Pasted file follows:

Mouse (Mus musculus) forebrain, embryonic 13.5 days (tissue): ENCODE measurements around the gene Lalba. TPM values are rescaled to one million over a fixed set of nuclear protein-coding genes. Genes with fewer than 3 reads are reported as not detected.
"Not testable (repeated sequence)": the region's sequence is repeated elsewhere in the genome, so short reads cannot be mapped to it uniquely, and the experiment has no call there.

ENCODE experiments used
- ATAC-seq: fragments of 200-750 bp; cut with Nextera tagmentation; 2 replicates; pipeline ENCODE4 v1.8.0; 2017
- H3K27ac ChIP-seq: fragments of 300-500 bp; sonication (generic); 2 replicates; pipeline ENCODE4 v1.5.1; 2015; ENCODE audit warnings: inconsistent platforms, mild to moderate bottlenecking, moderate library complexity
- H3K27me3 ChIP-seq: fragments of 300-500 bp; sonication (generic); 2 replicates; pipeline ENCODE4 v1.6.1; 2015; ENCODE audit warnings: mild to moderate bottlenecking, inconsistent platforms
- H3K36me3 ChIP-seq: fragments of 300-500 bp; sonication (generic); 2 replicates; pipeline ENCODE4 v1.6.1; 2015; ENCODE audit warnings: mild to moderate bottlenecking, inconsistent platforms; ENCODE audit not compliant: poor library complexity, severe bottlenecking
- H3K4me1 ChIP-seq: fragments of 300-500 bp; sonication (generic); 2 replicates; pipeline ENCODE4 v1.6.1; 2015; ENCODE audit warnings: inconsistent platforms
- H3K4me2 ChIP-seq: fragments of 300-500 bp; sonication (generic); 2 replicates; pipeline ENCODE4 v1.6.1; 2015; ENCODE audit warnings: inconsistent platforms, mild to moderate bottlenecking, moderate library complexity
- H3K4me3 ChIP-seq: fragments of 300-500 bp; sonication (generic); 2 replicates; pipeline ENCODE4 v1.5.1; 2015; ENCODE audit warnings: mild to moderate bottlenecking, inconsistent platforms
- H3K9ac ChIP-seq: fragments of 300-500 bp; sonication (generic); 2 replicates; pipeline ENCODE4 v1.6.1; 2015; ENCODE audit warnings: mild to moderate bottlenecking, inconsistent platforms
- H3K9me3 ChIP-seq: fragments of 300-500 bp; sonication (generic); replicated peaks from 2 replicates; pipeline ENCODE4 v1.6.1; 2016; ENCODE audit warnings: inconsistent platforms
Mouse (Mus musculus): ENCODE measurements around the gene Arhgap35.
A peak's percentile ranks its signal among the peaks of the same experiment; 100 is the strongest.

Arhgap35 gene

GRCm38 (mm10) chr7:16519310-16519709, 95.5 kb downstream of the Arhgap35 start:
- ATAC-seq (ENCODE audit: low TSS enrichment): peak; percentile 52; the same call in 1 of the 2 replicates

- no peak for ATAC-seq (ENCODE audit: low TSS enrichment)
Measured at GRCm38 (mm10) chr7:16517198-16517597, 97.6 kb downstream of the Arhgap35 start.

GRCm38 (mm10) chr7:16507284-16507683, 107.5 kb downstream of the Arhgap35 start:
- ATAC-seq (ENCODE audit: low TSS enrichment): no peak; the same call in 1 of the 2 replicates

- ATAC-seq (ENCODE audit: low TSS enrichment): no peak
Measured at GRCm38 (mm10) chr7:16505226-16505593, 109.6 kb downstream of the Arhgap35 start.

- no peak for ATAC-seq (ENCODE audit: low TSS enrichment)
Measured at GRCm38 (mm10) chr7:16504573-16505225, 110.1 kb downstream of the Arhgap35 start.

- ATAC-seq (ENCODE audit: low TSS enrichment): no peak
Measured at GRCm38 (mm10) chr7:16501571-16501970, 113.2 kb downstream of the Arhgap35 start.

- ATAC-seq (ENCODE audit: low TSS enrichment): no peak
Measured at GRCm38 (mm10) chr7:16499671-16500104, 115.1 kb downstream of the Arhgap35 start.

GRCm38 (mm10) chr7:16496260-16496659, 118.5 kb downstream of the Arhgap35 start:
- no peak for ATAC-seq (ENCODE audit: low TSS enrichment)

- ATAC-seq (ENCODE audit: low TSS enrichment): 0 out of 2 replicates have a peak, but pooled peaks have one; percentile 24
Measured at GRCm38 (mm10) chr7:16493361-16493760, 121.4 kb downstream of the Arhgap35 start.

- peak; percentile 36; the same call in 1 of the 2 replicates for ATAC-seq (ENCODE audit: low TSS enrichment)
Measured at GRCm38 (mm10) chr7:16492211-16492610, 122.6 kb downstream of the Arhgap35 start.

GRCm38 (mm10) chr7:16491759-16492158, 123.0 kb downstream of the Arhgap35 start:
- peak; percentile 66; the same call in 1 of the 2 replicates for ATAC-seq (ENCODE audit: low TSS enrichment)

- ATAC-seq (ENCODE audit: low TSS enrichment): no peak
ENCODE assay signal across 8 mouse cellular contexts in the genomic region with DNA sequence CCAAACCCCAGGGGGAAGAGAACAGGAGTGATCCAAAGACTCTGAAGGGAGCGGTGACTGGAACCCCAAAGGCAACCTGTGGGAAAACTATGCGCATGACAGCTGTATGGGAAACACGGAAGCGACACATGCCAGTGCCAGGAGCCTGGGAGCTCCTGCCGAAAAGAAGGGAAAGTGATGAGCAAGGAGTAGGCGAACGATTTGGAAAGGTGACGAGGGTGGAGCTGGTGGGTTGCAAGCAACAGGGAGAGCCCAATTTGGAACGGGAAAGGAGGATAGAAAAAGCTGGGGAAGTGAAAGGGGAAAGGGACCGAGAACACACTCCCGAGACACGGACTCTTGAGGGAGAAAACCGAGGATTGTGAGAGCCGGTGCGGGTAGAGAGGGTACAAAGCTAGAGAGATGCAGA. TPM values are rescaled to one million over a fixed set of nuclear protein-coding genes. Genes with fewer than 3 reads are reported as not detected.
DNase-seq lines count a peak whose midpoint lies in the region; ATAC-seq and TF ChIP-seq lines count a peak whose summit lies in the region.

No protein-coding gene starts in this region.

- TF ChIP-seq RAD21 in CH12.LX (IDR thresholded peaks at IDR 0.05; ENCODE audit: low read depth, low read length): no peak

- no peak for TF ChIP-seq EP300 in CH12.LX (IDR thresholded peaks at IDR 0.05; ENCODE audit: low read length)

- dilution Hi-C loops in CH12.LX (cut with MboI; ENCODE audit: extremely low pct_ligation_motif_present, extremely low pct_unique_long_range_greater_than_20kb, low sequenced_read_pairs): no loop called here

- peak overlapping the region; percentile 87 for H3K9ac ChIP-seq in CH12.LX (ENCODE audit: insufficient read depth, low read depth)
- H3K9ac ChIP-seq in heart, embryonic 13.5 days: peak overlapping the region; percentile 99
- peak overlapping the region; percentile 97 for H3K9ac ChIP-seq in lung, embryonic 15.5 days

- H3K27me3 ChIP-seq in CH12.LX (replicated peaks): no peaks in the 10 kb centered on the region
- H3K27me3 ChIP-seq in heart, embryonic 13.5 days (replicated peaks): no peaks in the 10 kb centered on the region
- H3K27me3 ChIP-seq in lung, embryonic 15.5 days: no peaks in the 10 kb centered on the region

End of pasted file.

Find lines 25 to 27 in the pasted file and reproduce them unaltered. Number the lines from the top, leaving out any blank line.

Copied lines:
Measured at GRCm38 (mm10) chr7:16504573-16505225, 110.1 kb downstream of the Arhgap35 start.

- ATAC-seq (ENCODE audit: low TSS enrichment): no peak
Measured at GRCm38 (mm10) chr7:16501571-16501970, 113.2 kb downstream of the Arhgap35 start.